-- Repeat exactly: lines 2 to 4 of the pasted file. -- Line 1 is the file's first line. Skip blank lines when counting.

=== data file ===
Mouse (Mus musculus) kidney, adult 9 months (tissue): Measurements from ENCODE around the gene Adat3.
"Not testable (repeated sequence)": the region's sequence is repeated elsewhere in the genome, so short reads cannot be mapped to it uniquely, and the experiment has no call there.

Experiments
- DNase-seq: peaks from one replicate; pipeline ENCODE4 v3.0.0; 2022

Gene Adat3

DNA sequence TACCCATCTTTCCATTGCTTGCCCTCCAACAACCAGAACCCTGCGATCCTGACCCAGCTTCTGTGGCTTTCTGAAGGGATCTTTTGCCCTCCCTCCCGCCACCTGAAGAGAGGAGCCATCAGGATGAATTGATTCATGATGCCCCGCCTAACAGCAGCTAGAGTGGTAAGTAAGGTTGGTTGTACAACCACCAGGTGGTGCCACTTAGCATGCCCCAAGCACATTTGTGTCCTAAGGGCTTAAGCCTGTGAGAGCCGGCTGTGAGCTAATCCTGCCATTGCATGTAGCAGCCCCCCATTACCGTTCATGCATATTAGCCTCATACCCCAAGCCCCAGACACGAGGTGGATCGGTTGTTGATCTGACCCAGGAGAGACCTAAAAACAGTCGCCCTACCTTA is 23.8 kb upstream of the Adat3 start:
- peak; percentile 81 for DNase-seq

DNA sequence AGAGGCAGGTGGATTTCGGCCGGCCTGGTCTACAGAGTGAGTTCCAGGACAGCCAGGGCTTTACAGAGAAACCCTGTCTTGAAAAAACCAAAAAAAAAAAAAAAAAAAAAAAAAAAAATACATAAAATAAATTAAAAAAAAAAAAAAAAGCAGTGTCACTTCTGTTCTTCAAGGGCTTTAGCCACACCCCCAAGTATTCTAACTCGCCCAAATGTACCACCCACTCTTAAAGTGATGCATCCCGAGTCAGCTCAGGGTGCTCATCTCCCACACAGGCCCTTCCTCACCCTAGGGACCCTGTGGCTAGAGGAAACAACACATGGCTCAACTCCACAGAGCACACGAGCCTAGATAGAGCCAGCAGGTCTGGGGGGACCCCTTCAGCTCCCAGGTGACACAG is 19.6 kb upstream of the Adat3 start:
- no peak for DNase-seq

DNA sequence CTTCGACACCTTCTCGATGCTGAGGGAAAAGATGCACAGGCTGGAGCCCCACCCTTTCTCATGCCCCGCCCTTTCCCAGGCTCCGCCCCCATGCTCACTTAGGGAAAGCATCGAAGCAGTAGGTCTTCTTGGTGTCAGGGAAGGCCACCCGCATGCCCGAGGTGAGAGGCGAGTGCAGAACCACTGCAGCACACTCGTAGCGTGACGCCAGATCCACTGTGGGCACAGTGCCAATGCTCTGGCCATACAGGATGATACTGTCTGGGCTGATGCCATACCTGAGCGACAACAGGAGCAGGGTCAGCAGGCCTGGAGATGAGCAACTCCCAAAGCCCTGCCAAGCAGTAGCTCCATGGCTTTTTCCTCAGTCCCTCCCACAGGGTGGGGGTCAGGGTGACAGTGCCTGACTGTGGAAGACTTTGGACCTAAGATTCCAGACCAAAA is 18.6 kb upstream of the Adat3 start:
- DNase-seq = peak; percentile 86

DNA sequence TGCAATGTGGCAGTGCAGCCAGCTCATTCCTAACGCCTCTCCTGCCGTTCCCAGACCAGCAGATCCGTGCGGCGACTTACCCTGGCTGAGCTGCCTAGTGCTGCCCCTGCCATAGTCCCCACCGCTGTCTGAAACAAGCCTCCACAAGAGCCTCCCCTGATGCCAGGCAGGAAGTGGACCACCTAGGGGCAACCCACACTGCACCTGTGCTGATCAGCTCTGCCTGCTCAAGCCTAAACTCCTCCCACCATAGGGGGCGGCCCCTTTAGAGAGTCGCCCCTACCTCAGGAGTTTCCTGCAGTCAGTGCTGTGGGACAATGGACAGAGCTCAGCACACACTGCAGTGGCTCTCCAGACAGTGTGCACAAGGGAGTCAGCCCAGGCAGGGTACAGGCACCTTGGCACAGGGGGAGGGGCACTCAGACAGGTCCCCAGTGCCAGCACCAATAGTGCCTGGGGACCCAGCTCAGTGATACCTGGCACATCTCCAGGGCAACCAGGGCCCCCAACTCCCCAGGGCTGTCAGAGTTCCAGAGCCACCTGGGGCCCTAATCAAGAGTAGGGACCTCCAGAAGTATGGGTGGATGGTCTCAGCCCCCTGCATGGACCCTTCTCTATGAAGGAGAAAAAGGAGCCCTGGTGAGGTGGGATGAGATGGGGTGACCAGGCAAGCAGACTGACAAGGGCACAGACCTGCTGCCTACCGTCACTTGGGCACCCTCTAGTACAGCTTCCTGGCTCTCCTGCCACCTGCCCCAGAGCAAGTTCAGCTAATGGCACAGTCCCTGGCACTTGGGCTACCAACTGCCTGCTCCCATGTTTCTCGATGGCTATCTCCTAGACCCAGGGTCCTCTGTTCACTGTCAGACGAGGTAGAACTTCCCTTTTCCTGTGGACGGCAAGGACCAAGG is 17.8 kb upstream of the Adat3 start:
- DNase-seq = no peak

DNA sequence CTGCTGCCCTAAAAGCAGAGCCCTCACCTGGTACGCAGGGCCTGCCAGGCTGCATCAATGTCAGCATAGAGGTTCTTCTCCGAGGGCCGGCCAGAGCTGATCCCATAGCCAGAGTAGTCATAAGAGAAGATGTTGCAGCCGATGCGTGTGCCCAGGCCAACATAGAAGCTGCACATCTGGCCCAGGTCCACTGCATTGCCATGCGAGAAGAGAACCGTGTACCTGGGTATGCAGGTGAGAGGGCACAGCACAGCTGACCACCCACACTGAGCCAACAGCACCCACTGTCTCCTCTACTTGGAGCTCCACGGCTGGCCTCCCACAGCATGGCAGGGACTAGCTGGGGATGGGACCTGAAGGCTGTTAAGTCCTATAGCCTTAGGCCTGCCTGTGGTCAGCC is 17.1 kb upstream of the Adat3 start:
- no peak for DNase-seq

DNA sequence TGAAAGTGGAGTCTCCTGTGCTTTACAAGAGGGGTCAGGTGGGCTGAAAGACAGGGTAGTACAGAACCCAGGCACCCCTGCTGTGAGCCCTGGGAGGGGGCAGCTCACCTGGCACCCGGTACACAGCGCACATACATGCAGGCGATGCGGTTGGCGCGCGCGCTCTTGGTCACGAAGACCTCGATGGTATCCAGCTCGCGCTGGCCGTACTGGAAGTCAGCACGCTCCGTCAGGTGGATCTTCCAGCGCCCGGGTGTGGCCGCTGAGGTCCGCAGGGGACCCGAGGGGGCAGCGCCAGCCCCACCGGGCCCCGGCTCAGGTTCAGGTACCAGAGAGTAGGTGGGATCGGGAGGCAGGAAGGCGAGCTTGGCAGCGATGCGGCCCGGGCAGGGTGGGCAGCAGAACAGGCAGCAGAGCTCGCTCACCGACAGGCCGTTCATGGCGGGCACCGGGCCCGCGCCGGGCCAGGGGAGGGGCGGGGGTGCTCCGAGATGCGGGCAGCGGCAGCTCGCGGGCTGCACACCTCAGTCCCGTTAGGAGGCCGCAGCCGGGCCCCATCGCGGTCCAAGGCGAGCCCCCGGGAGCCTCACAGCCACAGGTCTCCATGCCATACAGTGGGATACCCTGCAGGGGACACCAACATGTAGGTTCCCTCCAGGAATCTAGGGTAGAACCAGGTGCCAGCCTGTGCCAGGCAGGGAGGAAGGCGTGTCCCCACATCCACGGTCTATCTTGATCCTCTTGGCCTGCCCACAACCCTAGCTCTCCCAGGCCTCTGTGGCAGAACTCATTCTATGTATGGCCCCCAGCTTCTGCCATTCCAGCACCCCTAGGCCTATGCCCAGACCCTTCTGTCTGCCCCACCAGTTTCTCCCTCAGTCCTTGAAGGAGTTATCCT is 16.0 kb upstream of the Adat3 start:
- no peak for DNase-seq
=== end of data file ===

"Not testable (repeated sequence)": the region's sequence is repeated elsewhere in the genome, so short reads cannot be mapped to it uniquely, and the experiment has no call there.

Experiments
- DNase-seq: peaks from one replicate; pipeline ENCODE4 v3.0.0; 2022